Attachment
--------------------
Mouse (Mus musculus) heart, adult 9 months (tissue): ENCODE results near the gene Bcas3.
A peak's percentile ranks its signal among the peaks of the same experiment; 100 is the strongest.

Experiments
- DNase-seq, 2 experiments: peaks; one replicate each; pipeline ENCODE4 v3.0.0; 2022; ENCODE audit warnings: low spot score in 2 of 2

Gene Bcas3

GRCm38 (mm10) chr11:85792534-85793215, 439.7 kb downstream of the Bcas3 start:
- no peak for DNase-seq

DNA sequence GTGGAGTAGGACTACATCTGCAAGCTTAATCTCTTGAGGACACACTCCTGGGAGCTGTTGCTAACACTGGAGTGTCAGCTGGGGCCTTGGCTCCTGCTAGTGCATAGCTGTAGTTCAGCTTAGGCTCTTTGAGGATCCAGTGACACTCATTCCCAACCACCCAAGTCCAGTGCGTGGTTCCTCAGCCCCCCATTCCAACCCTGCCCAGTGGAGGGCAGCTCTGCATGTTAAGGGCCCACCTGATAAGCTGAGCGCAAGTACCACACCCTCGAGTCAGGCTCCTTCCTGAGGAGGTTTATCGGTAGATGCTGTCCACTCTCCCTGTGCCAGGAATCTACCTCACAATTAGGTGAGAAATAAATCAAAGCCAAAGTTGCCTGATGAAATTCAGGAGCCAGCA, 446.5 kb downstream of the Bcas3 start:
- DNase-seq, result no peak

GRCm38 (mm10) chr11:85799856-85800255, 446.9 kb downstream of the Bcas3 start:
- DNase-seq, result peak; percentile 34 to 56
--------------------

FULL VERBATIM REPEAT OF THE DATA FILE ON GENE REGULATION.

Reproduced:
Mouse (Mus musculus) heart, adult 9 months (tissue): ENCODE results near the gene Bcas3.
A peak's percentile ranks its signal among the peaks of the same experiment; 100 is the strongest.

Experiments
- DNase-seq, 2 experiments: peaks; one replicate each; pipeline ENCODE4 v3.0.0; 2022; ENCODE audit warnings: low spot score in 2 of 2

Gene Bcas3

GRCm38 (mm10) chr11:85792534-85793215, 439.7 kb downstream of the Bcas3 start:
- no peak for DNase-seq

DNA sequence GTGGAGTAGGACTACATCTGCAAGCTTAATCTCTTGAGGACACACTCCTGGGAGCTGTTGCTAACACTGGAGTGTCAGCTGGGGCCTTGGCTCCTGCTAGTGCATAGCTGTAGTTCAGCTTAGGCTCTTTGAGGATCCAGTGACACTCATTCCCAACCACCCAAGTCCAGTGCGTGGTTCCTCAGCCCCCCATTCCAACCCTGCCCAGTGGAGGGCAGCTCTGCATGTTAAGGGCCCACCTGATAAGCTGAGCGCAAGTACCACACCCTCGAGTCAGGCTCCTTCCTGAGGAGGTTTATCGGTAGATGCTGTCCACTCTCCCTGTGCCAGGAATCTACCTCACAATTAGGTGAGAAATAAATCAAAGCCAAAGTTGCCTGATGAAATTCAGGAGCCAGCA, 446.5 kb downstream of the Bcas3 start:
- DNase-seq, result no peak

GRCm38 (mm10) chr11:85799856-85800255, 446.9 kb downstream of the Bcas3 start:
- DNase-seq, result peak; percentile 34 to 56